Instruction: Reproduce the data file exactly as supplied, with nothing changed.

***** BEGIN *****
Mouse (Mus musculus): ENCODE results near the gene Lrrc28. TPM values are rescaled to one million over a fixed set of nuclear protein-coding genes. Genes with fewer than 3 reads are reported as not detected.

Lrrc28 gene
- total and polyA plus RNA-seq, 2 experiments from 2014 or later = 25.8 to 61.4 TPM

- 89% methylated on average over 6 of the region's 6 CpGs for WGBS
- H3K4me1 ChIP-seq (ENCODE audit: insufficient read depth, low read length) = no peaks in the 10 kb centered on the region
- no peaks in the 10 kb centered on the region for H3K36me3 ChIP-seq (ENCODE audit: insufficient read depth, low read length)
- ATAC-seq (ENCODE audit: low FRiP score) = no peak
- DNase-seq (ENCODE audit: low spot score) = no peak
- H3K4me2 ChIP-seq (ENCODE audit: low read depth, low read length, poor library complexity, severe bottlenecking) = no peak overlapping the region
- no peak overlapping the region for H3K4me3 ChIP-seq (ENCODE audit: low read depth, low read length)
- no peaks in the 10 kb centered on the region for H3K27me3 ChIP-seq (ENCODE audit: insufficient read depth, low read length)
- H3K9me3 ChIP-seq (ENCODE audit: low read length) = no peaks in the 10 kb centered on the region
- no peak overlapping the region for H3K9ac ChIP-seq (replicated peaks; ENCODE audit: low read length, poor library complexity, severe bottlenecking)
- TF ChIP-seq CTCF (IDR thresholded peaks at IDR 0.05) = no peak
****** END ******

Mouse (Mus musculus): ENCODE results near the gene Lrrc28. TPM values are rescaled to one million over a fixed set of nuclear protein-coding genes. Genes with fewer than 3 reads are reported as not detected.

Lrrc28 gene
- total and polyA plus RNA-seq, 2 experiments from 2014 or later = 25.8 to 61.4 TPM

- 89% methylated on average over 6 of the region's 6 CpGs for WGBS
- H3K4me1 ChIP-seq (ENCODE audit: insufficient read depth, low read length) = no peaks in the 10 kb centered on the region
- no peaks in the 10 kb centered on the region for H3K36me3 ChIP-seq (ENCODE audit: insufficient read depth, low read length)
- ATAC-seq (ENCODE audit: low FRiP score) = no peak
- DNase-seq (ENCODE audit: low spot score) = no peak
- H3K4me2 ChIP-seq (ENCODE audit: low read depth, low read length, poor library complexity, severe bottlenecking) = no peak overlapping the region
- no peak overlapping the region for H3K4me3 ChIP-seq (ENCODE audit: low read depth, low read length)
- no peaks in the 10 kb centered on the region for H3K27me3 ChIP-seq (ENCODE audit: insufficient read depth, low read length)
- H3K9me3 ChIP-seq (ENCODE audit: low read length) = no peaks in the 10 kb centered on the region
- no peak overlapping the region for H3K9ac ChIP-seq (replicated peaks; ENCODE audit: low read length, poor library complexity, severe bottlenecking)
- TF ChIP-seq CTCF (IDR thresholded peaks at IDR 0.05) = no peak